36.    Personal visits: In response to constant queries being received from clients, it’s clarified that those driving to my office in the UK in a car registered in France DO NOT need to remove the steering wheel and fix it on the other side, after crossing the border.

 

The Secret Accountant practises in an undisclosed location in the heart of the UK.

 

 

GDPR wasn’t such a big deal – or was it?

If GDPR remains an issue for you or your clients, Bob Edwards FCCA has some advice.


If GDPR remains an issue for you or your clients, Bob Edwards FCCA has some advice.

 

The new Regulation came into force on 25 May and the world didn’t come to an end. Bob Edwards FCCA of Landmark and his partners at GDPR Auditing Ltd share some thoughts on that and what has happened since.

 

Can we all now breathe a sigh of relief and get back to business as usual? The day job – dealing with clients’ affairs – is the important stuff and as far as we can tell the GDPR is just one more raft of red tape to be side-lined. Is this a realistic reaction to the advent of GDPR?

 

UK businesses tend to make light of legislation that takes them away from their core activity of surviving while also making money. Accountants are no different in this respect. The difference, of course, is that as an accountant you are almost certainly handling the personal data of clients and in the case of payroll functions the personal data of clients’ employees.

 

Ask yourself these questions:

  • do you think GDPR doesn’t apply to you?
  • are your clients asking you about your compliance status, and if not when are they likely to?
  • what will happen if a client asks you to confirm that you are GDPR compliant and you cannot give that assurance?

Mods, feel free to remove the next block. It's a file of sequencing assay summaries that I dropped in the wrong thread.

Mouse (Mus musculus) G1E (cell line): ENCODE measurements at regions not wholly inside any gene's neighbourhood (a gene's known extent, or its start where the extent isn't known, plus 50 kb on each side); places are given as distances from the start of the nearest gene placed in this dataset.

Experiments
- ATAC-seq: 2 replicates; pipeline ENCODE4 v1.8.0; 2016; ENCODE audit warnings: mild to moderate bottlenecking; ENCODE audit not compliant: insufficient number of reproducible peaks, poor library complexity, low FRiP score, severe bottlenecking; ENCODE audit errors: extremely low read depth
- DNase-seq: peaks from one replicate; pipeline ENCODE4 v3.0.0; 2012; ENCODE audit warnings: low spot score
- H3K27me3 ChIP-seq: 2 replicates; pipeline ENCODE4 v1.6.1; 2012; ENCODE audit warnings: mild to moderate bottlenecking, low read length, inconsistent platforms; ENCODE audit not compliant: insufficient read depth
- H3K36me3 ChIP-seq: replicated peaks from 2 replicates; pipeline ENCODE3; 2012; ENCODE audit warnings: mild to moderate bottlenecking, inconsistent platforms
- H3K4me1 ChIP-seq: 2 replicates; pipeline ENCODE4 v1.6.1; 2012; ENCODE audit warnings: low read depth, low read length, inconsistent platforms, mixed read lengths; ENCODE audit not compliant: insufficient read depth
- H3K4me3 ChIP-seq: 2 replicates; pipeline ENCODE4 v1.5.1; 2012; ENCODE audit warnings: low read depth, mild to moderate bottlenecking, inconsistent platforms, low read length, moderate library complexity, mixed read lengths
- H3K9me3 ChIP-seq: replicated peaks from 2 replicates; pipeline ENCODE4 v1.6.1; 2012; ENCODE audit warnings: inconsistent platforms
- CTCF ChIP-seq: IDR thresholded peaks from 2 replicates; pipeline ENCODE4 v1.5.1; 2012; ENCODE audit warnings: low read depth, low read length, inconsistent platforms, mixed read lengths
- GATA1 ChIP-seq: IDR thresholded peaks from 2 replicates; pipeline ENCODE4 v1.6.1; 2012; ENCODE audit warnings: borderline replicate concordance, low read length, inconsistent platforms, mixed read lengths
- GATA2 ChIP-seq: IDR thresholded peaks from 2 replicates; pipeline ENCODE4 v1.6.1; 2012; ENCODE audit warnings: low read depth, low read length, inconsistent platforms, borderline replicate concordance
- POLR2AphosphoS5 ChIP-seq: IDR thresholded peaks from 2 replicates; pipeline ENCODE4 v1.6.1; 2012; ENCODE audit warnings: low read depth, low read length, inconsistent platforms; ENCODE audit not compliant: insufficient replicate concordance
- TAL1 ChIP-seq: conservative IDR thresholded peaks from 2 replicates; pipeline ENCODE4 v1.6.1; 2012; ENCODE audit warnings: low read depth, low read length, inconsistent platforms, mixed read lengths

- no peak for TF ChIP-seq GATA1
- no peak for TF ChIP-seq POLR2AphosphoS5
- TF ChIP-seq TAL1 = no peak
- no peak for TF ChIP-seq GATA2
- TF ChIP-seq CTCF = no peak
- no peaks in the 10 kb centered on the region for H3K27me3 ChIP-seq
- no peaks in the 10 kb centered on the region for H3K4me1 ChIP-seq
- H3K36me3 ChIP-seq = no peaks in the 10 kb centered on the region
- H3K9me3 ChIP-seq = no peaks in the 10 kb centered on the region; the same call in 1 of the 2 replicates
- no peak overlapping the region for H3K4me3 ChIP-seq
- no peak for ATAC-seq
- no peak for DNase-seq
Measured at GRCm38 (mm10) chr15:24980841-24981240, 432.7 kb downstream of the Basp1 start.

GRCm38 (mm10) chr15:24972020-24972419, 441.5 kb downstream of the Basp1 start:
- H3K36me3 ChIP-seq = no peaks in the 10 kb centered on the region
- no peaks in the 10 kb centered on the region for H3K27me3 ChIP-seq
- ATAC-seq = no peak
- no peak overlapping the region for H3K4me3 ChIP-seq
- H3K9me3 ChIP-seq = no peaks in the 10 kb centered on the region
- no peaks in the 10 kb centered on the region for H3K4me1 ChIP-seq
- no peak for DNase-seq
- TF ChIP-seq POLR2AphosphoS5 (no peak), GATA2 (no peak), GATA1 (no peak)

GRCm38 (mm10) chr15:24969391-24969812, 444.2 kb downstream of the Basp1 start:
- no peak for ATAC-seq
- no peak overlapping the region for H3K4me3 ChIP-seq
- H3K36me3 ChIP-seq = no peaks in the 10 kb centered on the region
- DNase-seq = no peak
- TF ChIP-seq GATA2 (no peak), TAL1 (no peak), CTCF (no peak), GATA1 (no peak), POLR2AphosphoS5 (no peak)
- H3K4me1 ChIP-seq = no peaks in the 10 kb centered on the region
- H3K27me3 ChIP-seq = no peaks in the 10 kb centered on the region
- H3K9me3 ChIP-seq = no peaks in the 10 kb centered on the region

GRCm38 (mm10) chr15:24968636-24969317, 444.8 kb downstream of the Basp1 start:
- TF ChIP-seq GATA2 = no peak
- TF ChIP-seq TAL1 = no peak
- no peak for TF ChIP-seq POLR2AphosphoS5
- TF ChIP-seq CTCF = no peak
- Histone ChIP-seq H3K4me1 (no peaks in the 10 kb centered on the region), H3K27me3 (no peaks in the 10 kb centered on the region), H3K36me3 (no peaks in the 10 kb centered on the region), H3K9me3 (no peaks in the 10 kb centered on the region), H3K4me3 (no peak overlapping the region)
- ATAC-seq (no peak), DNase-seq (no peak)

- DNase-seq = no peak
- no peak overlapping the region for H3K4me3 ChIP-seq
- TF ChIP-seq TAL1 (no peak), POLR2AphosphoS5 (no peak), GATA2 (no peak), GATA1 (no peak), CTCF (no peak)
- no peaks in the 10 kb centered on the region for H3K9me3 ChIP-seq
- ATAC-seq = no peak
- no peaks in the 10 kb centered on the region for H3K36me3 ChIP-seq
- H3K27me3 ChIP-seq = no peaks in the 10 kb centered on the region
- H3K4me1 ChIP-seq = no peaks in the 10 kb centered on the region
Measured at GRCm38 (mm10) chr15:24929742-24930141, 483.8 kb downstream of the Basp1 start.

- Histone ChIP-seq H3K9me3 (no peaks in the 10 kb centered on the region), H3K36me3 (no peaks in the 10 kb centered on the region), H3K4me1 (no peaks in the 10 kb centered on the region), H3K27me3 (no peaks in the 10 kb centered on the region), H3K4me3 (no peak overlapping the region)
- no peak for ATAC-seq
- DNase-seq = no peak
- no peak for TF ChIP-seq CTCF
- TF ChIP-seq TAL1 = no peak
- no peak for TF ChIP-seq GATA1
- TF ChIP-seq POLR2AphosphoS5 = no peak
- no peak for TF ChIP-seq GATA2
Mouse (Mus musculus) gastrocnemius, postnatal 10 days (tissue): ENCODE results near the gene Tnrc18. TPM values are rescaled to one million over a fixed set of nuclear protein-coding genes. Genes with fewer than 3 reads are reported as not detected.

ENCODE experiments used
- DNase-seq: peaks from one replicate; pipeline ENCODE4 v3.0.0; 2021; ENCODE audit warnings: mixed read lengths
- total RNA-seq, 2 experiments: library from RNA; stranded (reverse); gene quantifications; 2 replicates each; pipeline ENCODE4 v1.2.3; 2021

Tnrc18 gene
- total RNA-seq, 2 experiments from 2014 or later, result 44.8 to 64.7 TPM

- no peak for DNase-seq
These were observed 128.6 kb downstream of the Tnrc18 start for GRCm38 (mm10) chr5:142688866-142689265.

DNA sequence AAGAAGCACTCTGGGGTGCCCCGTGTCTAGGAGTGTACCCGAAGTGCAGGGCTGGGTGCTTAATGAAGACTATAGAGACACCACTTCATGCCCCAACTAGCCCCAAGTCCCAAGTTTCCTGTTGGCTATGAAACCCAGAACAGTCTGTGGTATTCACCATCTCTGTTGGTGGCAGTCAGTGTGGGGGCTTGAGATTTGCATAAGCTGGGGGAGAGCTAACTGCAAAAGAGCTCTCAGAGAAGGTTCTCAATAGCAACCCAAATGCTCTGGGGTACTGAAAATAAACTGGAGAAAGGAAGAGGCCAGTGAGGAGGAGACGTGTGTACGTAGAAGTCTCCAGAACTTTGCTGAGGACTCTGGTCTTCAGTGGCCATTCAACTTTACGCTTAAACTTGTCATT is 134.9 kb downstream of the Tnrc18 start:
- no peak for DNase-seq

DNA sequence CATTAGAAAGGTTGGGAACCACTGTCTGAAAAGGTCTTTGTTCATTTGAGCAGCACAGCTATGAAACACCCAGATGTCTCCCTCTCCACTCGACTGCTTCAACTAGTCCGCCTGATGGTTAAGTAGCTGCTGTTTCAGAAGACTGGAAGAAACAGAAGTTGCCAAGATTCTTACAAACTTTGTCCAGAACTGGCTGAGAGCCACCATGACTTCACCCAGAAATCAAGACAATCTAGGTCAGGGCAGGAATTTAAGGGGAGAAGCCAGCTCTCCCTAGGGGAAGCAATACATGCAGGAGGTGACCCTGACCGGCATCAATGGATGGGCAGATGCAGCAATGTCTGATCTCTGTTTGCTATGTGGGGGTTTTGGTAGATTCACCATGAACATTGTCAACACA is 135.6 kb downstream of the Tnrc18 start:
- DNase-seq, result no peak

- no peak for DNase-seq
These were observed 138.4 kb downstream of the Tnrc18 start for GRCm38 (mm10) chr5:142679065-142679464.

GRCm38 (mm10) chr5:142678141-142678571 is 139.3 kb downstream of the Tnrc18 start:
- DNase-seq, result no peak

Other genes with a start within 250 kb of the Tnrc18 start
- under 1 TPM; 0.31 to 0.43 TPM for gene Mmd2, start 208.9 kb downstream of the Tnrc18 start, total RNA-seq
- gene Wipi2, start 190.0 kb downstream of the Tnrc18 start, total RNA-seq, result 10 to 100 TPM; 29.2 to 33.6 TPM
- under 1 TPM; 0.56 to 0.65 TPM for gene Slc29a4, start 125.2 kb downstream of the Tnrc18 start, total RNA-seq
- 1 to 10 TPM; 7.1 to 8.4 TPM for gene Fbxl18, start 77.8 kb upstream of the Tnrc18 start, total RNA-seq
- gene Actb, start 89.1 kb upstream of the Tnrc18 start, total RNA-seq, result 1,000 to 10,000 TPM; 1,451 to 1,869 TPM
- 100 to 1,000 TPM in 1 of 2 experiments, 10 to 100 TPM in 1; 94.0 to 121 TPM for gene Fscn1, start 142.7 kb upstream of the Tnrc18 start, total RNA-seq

• as a regulated professional, shouldn’t you be legal and above board with all relevant legislation?
  • will your professional body support you, endorse your lack of compliance, if you are potentially breaking the law?
  • will your professional indemnity insurers cover the downtime risks of serious data breaches if your personal data management falls outside the standards set by the GDPR?

And then consider the following:

  • the GDPR applies to every business that manages the personal data of other individuals
  • sooner or later one of your clients (probably one of your larger clients) will need confirmation that you are compliant in order to complete their compliance with the GDPR. If you can’t provide that confirmation you will likely lose their business
  • in our opinion any regulated professional not compliant with GDPR will be in breach of their obligation to maintain professional standards as well as breaking the law
  • you should be in contact with your PI insurers to clarify cover for GDPR breach risks. If you are not compliant it is difficult to see how these risks could be covered. If so any damages claimed by clients whose personal data you have put at risk may have to come out of your pocket
  • as an accountant, operating outside of the GDPR might be seen as potentially negligent; moreover, acting as a data processor without the relevant legal agreements could be viewed as grossly negligent and against the law
  • regardless of whether your client is requesting a GDPR controller processor agreement, surely you should be taking the lead as a professional and advising your clients accordingly?

As an accountant you are almost invariably a data processor, and your clients are data controllers - don’t hang them out to dry, do the right thing, become GDPR compliant, help them through the process, take the lead, and use it as a business opportunity.

 

Landmark and GDPR Auditing can provide options for you. Take a look at our workbook solution now and find out how easy it can be to ensure your practice becomes GDPR compliant.

 

 

 

NEWS
This month's highlights:


News and tools for you

Find out about ACCA firms and individuals in line for recognition, MTD for VAT engagement letters, the SMP of the future, what changes to the ACCA qualification mean for you and ACCA's new audit monitoring committee.


Recognition beckons for ACCA firms and members

 

Making Tax Digital (MTD) for VAT engagement letters

 

Short survey - the SMP of the future

 

Audit monitoring committee